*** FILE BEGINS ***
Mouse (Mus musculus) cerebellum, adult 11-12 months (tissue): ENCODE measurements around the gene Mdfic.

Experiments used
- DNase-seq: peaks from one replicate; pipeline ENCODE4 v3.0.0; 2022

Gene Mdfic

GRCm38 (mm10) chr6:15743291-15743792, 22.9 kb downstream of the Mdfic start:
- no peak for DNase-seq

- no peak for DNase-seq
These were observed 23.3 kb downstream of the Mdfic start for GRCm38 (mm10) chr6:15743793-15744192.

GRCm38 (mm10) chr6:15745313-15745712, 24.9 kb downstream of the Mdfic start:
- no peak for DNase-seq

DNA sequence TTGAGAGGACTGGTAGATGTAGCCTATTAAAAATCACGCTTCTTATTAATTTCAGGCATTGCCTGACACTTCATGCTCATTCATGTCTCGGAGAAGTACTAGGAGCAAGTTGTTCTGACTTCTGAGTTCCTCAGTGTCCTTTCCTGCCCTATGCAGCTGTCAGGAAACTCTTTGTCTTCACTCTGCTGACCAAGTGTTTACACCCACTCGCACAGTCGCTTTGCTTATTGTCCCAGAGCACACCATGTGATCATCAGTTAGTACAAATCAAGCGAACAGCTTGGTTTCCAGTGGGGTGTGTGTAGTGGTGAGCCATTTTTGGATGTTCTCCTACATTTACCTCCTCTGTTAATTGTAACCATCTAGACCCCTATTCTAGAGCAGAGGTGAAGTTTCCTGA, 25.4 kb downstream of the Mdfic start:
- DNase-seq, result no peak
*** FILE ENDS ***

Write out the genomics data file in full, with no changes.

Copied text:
Mouse (Mus musculus) cerebellum, adult 11-12 months (tissue): ENCODE measurements around the gene Mdfic.

Experiments used
- DNase-seq: peaks from one replicate; pipeline ENCODE4 v3.0.0; 2022

Gene Mdfic

GRCm38 (mm10) chr6:15743291-15743792, 22.9 kb downstream of the Mdfic start:
- no peak for DNase-seq

- no peak for DNase-seq
These were observed 23.3 kb downstream of the Mdfic start for GRCm38 (mm10) chr6:15743793-15744192.

GRCm38 (mm10) chr6:15745313-15745712, 24.9 kb downstream of the Mdfic start:
- no peak for DNase-seq

DNA sequence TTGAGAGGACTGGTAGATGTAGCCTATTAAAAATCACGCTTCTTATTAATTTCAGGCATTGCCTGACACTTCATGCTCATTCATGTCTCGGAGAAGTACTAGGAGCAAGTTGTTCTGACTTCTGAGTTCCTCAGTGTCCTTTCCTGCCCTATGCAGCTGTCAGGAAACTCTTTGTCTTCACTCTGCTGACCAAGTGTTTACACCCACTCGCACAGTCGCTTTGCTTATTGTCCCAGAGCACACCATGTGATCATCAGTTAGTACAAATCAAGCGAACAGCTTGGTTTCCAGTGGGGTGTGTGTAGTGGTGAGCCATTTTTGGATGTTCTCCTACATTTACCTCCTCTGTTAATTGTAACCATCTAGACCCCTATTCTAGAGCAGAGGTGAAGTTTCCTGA, 25.4 kb downstream of the Mdfic start:
- DNase-seq, result no peak